Some display systems have only one layer. These include most of the classic 8-bit systems (such as the Nintendo Entertainment System and the original Game Boy). Games on such systems generally divide the layer into horizontal strips, each with a different position and rate of scrolling. Typically, strips higher up the screen will represent things farther away from the virtual camera, or one strip will be held stationary to display status information. The program will then wait for horizontal blank and change the layer's scroll position just before the display system begins to draw each scanline. This is called a "raster effect" and is also useful for changing the system palette to provide a gradient background. The Nintendo Entertainment System (North America, Europe, and Australia) The Nintendo Entertainment System, or NES, is an 8-bit video game console released by Nintendo in North America, Europe and Australia. ... The original Game Boys design set the standard for handheld gaming consoles. ... An artists palette A palette is: A thin board that a painter holds and mixes colour pigments on. ...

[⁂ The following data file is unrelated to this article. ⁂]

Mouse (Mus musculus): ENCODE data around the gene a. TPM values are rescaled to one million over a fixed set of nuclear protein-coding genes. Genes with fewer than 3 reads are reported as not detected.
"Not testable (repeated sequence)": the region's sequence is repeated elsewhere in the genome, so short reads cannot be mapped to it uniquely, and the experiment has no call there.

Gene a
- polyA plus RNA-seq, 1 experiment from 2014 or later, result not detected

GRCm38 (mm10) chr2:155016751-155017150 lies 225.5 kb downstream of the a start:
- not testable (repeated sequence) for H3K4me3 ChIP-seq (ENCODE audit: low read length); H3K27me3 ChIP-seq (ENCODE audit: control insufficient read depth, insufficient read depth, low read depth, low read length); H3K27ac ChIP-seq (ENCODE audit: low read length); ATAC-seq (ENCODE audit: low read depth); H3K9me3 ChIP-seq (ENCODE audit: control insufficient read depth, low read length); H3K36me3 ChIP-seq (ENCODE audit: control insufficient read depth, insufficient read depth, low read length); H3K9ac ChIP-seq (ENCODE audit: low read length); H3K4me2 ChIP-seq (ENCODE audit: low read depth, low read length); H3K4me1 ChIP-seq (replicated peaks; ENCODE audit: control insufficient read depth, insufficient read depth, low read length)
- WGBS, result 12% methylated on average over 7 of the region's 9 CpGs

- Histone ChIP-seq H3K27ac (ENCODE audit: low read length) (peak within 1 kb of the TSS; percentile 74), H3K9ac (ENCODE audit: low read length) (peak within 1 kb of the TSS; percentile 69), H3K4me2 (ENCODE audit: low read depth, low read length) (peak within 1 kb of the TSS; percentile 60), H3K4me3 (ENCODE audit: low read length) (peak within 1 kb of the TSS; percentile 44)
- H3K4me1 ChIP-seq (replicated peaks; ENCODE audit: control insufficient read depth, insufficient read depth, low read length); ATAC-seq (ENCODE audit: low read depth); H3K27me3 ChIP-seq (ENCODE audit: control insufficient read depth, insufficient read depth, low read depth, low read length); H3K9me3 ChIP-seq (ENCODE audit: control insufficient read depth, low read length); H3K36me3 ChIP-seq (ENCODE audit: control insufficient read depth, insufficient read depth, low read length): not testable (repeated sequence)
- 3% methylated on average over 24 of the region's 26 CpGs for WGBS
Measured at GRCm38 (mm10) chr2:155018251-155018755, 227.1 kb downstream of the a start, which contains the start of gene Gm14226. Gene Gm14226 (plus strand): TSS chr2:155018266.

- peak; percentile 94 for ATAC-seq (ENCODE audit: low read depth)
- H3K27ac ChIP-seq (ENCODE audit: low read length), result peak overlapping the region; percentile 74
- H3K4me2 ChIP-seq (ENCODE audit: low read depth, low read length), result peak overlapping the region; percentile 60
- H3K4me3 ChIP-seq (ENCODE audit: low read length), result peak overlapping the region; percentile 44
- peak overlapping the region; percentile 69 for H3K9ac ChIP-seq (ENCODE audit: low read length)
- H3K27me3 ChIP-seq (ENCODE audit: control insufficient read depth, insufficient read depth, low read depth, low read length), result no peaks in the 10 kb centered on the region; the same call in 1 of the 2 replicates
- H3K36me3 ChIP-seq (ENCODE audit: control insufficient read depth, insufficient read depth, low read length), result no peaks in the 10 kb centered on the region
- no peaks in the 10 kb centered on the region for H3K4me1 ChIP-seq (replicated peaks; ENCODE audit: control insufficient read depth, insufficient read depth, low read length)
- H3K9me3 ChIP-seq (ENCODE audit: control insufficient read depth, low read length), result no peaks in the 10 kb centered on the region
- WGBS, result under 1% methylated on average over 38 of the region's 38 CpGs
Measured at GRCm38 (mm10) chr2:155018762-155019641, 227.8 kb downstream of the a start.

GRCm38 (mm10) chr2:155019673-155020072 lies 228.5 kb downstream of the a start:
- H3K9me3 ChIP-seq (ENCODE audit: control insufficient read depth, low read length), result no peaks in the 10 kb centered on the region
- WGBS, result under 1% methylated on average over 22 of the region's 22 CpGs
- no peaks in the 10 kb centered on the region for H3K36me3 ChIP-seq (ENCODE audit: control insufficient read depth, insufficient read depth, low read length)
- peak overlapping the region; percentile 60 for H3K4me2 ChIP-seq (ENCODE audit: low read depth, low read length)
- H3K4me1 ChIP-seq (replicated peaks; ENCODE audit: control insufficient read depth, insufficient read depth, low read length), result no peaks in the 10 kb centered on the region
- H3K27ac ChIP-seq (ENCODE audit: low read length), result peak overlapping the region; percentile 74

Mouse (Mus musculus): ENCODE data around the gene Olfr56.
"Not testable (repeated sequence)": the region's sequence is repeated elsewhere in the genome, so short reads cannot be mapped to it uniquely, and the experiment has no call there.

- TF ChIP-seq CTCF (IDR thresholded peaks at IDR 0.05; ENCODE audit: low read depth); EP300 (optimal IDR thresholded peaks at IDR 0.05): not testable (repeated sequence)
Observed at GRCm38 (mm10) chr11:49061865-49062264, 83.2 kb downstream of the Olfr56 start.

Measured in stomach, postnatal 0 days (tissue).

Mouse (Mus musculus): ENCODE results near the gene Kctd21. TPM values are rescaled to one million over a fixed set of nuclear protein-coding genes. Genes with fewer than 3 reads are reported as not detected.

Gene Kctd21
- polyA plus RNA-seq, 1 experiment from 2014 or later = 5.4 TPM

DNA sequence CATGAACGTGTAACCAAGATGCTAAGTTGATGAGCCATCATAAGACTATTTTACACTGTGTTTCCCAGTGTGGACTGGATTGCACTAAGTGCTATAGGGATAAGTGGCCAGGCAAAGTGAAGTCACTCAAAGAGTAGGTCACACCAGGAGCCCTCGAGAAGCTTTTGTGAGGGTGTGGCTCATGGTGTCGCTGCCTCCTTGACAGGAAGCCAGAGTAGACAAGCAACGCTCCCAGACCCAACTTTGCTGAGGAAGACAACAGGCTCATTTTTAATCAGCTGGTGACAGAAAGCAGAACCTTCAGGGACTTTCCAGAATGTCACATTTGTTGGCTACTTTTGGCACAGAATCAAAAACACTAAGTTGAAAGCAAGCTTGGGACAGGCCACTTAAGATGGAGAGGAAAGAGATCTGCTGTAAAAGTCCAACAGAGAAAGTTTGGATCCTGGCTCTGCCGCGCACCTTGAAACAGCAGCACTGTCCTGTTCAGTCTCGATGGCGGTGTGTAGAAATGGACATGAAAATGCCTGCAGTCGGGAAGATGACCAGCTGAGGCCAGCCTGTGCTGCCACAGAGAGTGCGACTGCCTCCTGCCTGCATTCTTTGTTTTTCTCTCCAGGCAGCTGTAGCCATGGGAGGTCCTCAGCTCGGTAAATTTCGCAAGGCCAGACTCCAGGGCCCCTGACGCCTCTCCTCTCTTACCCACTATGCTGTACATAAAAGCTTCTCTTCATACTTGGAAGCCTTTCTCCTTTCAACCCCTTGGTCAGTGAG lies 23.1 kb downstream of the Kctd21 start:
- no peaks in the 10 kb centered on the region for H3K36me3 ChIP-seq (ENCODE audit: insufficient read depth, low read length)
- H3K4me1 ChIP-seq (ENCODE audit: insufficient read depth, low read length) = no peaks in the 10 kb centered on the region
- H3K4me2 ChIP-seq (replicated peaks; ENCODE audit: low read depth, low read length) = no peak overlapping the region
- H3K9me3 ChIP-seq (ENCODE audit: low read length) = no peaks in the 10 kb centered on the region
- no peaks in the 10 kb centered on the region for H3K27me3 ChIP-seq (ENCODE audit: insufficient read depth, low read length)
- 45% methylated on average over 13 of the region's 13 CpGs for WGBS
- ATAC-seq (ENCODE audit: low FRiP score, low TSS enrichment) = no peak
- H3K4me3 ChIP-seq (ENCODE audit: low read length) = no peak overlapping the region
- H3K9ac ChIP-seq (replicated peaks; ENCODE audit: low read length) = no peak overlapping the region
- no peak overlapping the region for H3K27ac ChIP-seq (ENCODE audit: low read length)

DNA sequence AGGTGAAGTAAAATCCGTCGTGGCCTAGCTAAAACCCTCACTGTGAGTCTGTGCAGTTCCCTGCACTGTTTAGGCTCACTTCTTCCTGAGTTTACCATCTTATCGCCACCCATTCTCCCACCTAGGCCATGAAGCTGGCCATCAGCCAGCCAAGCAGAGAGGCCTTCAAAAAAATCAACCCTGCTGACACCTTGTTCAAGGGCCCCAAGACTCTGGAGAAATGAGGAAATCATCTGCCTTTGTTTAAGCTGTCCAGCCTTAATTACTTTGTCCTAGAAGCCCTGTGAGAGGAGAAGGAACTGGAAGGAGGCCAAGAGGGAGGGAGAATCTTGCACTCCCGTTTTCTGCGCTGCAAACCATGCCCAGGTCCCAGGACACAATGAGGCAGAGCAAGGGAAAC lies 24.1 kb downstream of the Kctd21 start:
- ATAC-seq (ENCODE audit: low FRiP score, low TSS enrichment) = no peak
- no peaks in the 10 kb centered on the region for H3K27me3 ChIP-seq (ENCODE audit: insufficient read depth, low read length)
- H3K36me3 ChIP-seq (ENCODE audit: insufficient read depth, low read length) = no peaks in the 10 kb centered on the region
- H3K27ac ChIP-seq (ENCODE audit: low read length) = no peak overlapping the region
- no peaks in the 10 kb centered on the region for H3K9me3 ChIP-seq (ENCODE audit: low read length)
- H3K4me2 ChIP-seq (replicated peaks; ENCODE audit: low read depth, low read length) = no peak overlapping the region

Some platforms (Super NES, Sega Genesis, Game Boy Advance, Game Boy) provide a horizontal blank interrupt for automatically setting the registers independently of the rest of the program; others, such as the NES, require the use of cycle-timed code, which is specially written to take exactly as long to execute as the video chip takes to draw one scanline. Many NES games such as the classic Super Mario Bros. use this technique to draw their status bars, and Teenage Mutant Ninja Turtles II: The Arcade Game and Vice: Project Doom for NES use it to scroll background layers at different rates. The North American Super Nintendo Entertainment System The Super Nintendo Entertainment System, also known as the Super NES or SNES for short, is a 16-bit video game console released by Nintendo in North America, Europe, and Australia. ... The Sega Genesis is a 16-bit video game console released by Sega in North America in 1989. ... The Game Boy line is the best-selling handheld. ... The original Game Boys design set the standard for handheld gaming consoles. ... A horizontal blank interrupt is a programming technique used in some systems, notably video games and consoles, to allow program code to be run in the periods when the display hardware is turned off, waiting for the TV to complete its horizontal blank, which takes about 10 uS. The technique... Super Mario Bros. ...